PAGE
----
Edit Photos With HDR
Edit Photos With HDR
Even if you don’t know exactly what HDR is, or even if you’ve never heard of it, I assure you that you know it directly or indirectly, because you will have seen it in many images as a good devourer of photos that you are.
The name may sound a little foreign to you. Normal, because the acronym is for High Dynamic Range or, what is the same, high dynamic range. You don’t know what I’m talking about? Don’t worry, it’s very simple, I’ll explain it below.
WE BEGIN BY THE BEGINNING … WHAT IS THE DYNAMIC RANGE?
Dynamic range is the ability to capture detail in the lights and shadows of a scene. Our eye, for example, has a great dynamic range, infinitely better than any camera that exists today. That is, we are able to see detail in both lights and shadows in the same scene without any difficulty.
On the other hand, the cameras have infinitely more difficulties in capturing the details in scenes where there are different lights, surely you will have noticed it, surely you will have thought more than once, how can it be that that image that I have in my head is incapable of reproduce it in image?
Simply, today and with the dynamic range that cameras have as good as they are, it is impossible to reproduce reality.
Now, we have techniques that help us get very close. One of them is the HDR.
WHAT IS THE HDR?
The HDR or the high dynamic range said in an easy way is the ability to have detail in both lights and shadows. That is, a low dynamic range means that we will either give up the detail in the lights, or we will do it in the shadows. Instead, a high dynamic range will try to keep it in both.
The HDR therefore allows us to get closer to human vision and, therefore, to obtain images, in principle, closer to reality. And I say, in principle, because the HDR should be used to the right extent.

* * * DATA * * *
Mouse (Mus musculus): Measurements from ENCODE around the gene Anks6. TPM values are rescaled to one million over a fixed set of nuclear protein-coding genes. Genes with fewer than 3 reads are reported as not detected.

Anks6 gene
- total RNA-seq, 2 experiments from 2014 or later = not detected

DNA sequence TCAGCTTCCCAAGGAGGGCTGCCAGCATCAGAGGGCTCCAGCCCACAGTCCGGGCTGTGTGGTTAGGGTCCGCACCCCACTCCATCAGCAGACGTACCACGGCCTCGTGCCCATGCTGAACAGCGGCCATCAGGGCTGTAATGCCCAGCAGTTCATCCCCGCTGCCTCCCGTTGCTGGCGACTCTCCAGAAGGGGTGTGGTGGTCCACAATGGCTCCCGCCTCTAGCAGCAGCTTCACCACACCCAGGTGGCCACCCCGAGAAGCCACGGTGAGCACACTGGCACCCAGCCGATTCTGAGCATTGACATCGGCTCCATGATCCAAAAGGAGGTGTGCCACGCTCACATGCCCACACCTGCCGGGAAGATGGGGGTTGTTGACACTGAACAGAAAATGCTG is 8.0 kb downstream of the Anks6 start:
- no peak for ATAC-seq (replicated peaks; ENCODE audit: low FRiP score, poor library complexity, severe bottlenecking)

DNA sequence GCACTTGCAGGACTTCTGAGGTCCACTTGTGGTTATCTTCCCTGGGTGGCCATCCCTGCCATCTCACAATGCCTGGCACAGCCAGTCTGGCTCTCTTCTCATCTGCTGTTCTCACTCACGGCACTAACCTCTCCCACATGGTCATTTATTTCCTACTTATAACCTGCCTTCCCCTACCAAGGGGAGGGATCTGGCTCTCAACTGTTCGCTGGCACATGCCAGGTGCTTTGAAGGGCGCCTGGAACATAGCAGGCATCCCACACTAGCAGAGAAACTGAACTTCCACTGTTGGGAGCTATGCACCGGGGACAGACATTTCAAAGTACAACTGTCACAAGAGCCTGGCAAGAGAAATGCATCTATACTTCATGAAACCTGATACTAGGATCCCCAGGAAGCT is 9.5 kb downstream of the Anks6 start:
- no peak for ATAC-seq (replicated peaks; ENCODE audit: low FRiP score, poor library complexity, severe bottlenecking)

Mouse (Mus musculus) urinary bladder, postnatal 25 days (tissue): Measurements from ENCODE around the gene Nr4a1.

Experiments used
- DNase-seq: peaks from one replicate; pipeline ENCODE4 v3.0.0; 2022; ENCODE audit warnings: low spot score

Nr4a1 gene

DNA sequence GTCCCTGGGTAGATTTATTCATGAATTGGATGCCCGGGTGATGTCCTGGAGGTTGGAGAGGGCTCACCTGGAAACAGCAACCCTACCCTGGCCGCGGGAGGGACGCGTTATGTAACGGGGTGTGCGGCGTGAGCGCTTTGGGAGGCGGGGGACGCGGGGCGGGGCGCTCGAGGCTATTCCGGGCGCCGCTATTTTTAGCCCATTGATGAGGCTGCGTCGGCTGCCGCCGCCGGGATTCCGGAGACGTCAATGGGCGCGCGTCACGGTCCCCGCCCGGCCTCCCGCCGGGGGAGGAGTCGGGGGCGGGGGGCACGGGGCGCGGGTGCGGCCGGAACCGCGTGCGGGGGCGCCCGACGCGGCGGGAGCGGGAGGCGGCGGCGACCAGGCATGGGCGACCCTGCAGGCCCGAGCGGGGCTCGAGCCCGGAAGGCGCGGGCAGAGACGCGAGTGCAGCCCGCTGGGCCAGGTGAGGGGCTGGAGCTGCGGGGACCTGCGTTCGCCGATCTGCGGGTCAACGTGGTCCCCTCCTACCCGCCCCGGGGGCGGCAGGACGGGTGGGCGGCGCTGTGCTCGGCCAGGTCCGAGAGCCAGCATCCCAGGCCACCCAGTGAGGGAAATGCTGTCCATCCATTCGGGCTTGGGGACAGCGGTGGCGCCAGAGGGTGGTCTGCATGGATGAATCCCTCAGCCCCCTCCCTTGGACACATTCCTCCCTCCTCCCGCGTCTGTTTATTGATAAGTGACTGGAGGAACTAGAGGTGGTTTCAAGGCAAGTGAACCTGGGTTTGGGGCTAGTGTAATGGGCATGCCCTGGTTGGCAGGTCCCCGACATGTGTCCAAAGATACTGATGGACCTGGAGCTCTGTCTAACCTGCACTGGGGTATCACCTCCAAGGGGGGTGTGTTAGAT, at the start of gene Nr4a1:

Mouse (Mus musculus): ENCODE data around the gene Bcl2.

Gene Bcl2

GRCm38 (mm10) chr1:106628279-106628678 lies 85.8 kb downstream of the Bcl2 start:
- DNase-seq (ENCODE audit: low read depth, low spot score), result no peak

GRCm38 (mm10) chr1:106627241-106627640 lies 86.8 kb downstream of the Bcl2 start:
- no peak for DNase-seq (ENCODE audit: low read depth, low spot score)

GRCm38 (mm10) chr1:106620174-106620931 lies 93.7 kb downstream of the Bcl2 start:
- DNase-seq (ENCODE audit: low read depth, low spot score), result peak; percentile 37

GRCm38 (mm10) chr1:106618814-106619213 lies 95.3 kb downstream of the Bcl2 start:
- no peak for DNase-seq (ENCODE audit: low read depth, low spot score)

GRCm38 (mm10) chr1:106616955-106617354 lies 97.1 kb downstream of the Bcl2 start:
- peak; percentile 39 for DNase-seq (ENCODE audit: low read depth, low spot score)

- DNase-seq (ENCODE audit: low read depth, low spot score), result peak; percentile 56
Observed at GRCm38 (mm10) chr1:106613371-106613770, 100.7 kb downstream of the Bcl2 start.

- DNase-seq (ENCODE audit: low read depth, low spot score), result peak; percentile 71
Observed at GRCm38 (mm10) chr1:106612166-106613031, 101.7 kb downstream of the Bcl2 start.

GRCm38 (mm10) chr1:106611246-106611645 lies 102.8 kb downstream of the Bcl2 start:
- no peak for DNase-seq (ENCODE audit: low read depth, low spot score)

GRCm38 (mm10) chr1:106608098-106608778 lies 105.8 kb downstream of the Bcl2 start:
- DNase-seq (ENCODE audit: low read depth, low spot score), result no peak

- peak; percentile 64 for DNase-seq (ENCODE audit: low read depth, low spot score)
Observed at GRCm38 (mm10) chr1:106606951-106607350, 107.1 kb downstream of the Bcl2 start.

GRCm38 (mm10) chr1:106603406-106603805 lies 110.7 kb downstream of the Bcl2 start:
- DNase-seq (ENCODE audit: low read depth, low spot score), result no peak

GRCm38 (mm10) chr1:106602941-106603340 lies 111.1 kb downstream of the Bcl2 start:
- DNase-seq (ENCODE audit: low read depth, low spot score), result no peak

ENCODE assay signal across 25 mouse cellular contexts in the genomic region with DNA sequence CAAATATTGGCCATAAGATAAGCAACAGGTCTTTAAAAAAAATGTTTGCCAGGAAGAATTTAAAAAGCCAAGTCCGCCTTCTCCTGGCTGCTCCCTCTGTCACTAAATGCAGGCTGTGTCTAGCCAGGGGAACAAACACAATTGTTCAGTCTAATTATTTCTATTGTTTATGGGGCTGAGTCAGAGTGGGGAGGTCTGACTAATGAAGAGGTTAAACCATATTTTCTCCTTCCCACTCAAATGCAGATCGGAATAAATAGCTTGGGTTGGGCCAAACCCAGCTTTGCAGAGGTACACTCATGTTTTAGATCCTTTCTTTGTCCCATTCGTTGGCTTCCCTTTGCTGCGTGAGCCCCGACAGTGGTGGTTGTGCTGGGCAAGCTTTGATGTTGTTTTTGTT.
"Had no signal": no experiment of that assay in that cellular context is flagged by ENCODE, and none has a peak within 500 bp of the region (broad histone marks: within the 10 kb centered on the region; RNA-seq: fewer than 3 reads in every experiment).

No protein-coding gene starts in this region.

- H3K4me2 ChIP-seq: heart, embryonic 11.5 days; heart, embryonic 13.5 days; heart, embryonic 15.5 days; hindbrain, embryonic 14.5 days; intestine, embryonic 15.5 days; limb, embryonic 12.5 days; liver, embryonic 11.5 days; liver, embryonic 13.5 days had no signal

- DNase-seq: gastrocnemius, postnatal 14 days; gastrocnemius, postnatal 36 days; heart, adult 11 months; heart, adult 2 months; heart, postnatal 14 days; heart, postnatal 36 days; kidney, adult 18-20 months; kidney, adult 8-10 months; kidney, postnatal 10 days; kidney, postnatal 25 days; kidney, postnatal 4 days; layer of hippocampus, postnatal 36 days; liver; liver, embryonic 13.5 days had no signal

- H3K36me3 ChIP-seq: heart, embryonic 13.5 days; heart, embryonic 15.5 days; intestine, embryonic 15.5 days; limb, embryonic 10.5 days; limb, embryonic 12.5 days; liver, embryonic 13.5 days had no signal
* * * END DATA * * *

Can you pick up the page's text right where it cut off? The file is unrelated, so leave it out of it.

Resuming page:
Abusing too much of it can lead us to the opposite pole, to images far from reality, too retouched and exaggerated. For example this:
Of course, it is a matter of taste, a while ago this type of HDR was so fashionable, although it has been lost until looking for a more realistic effect, which takes advantage of the detail in lights and shadows but without being so exaggerated. But what was said, about tastes, colors;).
HOW TO GET A GOOD IMAGE HDR STEP BY STEP?
Nowadays, most smartphones have this option automatically, so it is not a mystery nor do we have to go beyond having it activated or not and, if appropriate, compare the image in HDR and the normal one, and choose the one that We like it more.
Now, in reflex / mirrorless photography etc, which is what interests us, which demands work and gives us the best results, which we love and makes us lose our mind in equal parts … ahem, which deviates.
As I said, in this type of photography, in which we want the best results and the best quality in our image, the way to achieve an HDR step by step is simply the following:
Look for a preferably static scene, because we are going to take several photos with the same frame. Therefore, a tripod will be indispensable (as you will use it, remember to deactivate the image stabilizer because you no longer need it).
If you have a remote trigger, use it. Set the camera to manual mode.
Set a diaphragm aperture according to the image you want to take (a lot of depth of field, opening closed and backwards). Set the white balance manually and do not change it.
Use an ISO as low as possible.
Try to work in RAW.
Set the focus point and don’t move it.
We will make a total of 3 identical images in terms of composition, because then we will stack them on top of each other.